No Radioactive Threat Expected From Tsunami Debris

By DAN JOLING | January 23, 2012

A half dozen large buoys suspected to be from Japanese oyster farms and carried across the Pacific after the country’s devastating tsunami 10 months ago have appeared near Yakutat at the top of Alaska’s panhandle.

Late last year, a black 55-gallon drum-sized float believed to have washed away from a Japanese coastal city was found by crews cleaning a beach on the northwest tip of Washington. Other floats have been found on Vancouver Island.

As more debris shows up, there’s little need to be worried that it will be contaminated by radiation, state health and environmental officials said Friday.

They have been working with federal counterparts to gauge the danger of debris, including material affected by a damaged nuclear power plant, to see if Alaska residents, seafood or wild game could be affected.

“From what we found from the data that is available, the answer is no,” said Kristin Ryan, environmental health director for the Alaska Department of Environmental Conservation. “There is no concern to us that there’s any radiation impacts in Alaska, to our environment, that we should be worried about at this time.”

Ryan spoke at a marine debris panel organized by U.S. Sen. Lisa Murkowski, R-Alaska, to inform residents of what’s been found and what they can expect from material generated by the Japan tsunami.

A 9.0 earthquake on March 11, 2011, generated a 130-foot wave that devastated 217 square miles in Japan, said Peter Murphy, Alaska coordinator for the marine debris program of the National Oceanic and Atmospheric Administration. The area was equal to 15 percent of the municipality of Anchorage, he said.

More than 15,000 people were confirmed dead in the tragedy, and thousands remain missing.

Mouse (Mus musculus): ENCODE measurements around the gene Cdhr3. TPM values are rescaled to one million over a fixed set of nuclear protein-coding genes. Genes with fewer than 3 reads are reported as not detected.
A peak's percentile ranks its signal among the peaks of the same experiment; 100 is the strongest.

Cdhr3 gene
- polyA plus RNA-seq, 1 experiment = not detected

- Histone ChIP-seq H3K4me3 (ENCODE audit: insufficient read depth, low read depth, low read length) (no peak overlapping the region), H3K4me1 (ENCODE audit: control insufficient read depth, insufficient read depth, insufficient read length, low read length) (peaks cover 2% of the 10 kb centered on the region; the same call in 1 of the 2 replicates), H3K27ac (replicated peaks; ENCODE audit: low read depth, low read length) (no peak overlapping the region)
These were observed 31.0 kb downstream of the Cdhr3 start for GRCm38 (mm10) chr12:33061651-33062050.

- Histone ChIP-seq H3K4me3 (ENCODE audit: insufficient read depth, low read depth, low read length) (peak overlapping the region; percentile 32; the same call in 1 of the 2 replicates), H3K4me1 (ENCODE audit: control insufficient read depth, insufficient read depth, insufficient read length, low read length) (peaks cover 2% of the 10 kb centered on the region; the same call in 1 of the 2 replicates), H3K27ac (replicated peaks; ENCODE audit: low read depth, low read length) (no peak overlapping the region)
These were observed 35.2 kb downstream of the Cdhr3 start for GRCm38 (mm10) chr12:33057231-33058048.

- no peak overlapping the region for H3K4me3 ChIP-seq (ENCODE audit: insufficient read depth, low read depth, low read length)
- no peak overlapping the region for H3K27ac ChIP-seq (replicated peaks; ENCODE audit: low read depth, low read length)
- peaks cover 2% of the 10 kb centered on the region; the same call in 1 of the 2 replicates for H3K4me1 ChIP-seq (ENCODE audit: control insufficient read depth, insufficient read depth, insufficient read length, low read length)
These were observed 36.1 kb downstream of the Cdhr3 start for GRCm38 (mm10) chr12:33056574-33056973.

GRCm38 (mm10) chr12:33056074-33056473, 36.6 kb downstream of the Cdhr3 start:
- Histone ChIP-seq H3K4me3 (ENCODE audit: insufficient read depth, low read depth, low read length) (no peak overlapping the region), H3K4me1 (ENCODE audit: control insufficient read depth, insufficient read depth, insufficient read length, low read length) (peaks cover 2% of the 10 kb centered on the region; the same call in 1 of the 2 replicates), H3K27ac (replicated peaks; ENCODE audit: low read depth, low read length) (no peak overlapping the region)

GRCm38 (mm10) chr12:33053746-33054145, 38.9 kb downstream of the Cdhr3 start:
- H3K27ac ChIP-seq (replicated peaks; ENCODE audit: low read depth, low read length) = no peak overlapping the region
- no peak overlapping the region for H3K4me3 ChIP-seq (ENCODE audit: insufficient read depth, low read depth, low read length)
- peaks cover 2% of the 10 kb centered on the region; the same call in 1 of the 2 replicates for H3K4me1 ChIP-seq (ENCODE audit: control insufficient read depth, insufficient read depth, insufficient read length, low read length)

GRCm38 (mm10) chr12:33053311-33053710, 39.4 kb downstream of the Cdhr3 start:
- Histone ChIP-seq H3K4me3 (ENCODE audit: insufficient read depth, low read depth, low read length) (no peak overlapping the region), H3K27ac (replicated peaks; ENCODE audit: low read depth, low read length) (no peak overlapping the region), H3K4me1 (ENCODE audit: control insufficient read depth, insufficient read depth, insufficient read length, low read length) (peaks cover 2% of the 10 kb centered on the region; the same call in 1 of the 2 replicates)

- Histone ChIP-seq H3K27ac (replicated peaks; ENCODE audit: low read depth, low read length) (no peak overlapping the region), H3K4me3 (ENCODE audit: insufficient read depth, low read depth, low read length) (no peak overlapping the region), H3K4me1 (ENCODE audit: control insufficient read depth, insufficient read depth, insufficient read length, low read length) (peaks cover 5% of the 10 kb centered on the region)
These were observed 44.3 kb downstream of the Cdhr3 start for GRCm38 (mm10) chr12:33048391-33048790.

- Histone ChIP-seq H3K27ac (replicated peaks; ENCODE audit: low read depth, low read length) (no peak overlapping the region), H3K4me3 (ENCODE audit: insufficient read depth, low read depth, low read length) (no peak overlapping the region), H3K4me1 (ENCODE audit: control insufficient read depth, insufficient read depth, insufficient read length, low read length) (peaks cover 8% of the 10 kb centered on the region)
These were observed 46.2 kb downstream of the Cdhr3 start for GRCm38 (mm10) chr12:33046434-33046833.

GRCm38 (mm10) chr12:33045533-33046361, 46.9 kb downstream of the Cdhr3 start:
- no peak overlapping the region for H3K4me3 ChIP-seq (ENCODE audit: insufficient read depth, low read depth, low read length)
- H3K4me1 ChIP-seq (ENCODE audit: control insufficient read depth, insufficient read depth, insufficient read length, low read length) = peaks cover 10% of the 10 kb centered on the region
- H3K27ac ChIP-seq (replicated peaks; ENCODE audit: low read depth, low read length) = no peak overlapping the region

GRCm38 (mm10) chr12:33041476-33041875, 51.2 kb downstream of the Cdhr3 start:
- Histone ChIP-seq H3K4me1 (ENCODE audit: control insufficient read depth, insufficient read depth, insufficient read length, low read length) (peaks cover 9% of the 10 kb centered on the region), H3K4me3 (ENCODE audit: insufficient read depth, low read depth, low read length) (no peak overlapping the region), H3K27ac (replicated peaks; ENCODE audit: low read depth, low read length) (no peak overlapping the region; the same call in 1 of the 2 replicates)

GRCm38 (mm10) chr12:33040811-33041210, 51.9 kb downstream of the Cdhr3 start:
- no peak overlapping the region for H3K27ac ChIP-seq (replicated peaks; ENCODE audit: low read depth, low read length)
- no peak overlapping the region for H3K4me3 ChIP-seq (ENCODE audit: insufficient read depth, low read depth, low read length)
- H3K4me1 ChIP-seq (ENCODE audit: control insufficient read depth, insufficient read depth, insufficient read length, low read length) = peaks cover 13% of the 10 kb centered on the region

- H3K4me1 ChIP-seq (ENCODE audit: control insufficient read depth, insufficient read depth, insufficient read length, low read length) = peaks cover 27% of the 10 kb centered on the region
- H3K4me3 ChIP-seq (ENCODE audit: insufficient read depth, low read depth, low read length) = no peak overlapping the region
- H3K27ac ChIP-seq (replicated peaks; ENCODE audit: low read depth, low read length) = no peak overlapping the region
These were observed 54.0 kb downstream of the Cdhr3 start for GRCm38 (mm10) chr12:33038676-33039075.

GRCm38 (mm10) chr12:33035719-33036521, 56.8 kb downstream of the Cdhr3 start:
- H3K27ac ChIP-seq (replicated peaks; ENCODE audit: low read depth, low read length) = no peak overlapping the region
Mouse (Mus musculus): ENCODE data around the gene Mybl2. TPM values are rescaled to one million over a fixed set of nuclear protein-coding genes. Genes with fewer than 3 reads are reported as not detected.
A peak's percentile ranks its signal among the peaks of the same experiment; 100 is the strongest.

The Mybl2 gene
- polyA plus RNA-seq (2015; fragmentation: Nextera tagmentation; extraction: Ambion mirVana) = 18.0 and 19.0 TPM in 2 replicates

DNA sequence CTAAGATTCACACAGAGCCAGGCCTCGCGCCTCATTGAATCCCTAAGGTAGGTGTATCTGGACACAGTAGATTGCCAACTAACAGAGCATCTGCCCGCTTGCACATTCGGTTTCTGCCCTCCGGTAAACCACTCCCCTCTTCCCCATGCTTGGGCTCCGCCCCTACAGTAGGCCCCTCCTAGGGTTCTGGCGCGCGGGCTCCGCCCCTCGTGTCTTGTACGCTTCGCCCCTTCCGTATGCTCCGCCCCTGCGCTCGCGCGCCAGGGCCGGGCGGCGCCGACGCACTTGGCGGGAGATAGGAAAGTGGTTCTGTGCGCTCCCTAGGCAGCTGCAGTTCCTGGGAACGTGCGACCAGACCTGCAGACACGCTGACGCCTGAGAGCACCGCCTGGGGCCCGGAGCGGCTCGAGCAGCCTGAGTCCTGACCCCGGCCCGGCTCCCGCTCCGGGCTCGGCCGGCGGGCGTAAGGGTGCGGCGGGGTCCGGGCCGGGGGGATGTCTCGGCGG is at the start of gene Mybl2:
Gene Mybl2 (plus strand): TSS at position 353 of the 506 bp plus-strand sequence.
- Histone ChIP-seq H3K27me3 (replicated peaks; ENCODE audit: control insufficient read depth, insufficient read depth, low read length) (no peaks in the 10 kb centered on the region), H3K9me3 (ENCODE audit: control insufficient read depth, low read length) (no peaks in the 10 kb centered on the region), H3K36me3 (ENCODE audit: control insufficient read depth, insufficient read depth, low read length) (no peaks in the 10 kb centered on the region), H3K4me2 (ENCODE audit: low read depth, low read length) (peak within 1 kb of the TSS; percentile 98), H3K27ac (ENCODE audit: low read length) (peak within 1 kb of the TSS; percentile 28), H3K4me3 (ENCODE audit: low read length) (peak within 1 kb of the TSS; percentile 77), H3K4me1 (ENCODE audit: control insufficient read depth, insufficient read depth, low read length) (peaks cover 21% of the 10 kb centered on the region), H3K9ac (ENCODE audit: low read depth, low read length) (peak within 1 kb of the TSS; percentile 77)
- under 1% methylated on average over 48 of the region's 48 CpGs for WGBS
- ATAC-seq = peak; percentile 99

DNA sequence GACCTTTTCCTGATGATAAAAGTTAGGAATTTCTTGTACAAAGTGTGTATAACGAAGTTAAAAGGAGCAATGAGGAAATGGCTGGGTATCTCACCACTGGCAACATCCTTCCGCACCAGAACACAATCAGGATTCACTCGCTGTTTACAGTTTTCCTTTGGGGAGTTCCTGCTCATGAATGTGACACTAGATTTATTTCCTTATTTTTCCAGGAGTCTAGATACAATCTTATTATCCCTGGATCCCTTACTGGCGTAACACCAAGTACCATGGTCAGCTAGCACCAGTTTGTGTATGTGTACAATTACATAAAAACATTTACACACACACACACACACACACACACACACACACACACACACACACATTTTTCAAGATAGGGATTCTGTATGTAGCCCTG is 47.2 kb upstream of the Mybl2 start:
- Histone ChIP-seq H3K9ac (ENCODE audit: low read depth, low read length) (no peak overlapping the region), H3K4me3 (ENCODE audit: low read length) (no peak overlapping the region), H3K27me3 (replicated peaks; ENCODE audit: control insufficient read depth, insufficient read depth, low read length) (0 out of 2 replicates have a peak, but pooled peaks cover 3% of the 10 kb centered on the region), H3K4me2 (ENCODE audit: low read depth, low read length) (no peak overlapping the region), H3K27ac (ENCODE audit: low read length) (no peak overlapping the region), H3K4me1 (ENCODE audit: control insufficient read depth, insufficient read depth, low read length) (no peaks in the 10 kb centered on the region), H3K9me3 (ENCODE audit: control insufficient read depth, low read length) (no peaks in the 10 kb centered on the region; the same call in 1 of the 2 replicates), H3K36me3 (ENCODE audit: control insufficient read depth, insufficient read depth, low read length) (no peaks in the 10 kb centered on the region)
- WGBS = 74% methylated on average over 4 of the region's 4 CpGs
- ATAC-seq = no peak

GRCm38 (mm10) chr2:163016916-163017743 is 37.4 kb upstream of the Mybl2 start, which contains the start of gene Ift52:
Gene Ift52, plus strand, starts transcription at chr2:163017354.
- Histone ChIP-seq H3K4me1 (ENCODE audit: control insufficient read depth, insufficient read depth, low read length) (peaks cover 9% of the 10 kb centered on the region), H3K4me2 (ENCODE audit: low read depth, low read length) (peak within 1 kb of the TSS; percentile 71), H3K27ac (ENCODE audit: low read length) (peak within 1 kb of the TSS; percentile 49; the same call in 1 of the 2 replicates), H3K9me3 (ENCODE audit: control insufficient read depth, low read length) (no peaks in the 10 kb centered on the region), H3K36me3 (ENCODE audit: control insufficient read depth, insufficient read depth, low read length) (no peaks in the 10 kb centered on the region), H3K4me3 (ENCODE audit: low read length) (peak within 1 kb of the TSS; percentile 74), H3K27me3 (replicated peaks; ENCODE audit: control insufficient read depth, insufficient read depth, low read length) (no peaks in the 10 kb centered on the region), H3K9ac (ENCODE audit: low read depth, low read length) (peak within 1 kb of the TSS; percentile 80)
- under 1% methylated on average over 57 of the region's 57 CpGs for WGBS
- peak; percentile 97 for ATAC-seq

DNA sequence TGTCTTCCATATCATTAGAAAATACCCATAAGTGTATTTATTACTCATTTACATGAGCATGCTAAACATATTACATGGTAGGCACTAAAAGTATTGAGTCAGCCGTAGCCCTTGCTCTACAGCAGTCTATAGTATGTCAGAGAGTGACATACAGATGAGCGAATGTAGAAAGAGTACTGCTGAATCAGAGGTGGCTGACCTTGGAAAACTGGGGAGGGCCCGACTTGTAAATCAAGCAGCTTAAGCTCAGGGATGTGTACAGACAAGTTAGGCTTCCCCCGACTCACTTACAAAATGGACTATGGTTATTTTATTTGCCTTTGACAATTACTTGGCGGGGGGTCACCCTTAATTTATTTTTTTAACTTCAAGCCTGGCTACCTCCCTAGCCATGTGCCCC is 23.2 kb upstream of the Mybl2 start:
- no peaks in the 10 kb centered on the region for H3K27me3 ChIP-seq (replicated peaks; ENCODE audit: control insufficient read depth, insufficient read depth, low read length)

“This is first and foremost a human tragedy,” he said.

Among the damaged facilities was the nuclear plant complex at Fukushima, and meltdowns created fear that radioactive debris could find its way to Alaska shores.

Hideo Fujita, head of the Japan Consulate in Anchorage, said more than 20 million tons of debris was produced but not all was pushed into the ocean and that some sank offshore.

His country’s health officials say radioactivity would dissipate before it reached Alaska, he said.

Experts divide debris into two types. Buoys would fall into the category of “windage” debris that could have sped more quickly across the Pacific because it’s pushed by wind as well as currents, said Dave Gaudet, marine debris program coordinator for the Marine Conservation Alliance.

The group has helped oversee removal of 2 million pounds of debris from Alaska shores from Ketchikan to Kotzebue even before the tragedy last year. It organizes people to monitor debris and uses volunteers to pick it up.

With tsunami debris, he said, people will be instructed to be recover and protect personal items.

“We have to remember this was a tragedy. These people’s homes were taken off the shore … We recognize there could be some items that are going to be mementos that people are going to want returned,” he said.

Debris that’s not out of the water is crossing the Pacific at about 7 miles per day, he said.

The main body of debris is in the latter category and is not expected to reach West Coast shores, including Alaska, before 2013.

Federal, state and private entities will rely on beachcombers, pilots and mariners to report what is hitting Alaska waters and shores.

Robert Johnson, a photographer in Yakutat, said at least six barrel-shape buoys 3 feet in diameter and 4 feet long have showed up on beaches in the last two weeks. Hard plastic football-shape buoys also are showing up, he said.

He had seen a dozen of the floats in his 30 years in the community and he’s confident they’re tsunami debris.

“It’s not coincidence,” he said.

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